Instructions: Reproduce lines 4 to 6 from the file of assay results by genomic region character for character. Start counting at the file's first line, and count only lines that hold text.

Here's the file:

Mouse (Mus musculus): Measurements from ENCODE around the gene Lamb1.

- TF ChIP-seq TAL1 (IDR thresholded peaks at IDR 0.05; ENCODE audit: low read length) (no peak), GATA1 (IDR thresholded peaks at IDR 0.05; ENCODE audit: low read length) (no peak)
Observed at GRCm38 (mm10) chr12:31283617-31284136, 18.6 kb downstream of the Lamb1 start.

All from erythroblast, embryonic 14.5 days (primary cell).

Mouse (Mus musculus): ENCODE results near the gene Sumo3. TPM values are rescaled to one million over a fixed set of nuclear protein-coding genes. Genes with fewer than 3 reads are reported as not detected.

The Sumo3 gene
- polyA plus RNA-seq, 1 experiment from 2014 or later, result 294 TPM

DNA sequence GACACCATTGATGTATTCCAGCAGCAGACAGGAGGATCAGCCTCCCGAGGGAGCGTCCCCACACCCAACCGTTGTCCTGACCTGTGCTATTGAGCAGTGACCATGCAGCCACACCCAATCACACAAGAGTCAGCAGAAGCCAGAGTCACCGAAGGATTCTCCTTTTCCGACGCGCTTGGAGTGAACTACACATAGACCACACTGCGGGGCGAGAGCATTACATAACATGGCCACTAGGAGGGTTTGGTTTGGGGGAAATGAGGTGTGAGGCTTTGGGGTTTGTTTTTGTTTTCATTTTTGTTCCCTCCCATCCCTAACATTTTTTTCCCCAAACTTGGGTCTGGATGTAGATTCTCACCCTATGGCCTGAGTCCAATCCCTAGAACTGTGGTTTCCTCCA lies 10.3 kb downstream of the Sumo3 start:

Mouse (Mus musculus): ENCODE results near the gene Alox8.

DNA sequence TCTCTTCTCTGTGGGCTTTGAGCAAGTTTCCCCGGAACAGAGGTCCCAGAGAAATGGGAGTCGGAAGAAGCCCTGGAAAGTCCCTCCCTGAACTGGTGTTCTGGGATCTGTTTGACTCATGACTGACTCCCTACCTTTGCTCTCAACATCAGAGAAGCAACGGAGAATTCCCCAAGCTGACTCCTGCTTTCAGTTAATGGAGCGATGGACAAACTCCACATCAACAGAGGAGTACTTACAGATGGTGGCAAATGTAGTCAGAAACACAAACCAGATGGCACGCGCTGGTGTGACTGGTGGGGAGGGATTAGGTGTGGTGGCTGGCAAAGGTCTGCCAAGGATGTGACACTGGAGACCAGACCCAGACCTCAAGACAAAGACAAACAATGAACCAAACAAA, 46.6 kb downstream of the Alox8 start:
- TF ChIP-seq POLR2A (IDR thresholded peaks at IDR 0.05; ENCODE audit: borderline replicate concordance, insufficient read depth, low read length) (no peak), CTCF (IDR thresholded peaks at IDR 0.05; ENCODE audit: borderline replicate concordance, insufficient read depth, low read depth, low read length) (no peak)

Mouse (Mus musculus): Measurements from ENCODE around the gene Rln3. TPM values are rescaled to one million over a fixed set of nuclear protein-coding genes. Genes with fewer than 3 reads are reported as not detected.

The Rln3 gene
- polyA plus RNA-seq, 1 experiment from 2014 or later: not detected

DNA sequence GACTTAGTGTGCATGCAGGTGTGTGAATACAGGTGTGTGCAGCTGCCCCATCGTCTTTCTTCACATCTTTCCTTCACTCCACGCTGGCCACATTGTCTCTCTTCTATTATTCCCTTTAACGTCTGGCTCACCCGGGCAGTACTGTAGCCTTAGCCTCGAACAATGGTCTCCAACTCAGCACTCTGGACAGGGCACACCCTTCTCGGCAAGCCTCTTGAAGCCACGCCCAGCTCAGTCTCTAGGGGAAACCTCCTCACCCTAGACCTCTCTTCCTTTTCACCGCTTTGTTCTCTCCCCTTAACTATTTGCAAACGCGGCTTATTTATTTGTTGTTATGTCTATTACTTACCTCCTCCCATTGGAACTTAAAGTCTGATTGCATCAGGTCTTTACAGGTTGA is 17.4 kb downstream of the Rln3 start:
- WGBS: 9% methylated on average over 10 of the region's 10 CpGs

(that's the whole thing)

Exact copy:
All from erythroblast, embryonic 14.5 days (primary cell).

Mouse (Mus musculus): ENCODE results near the gene Sumo3. TPM values are rescaled to one million over a fixed set of nuclear protein-coding genes. Genes with fewer than 3 reads are reported as not detected.

The Sumo3 gene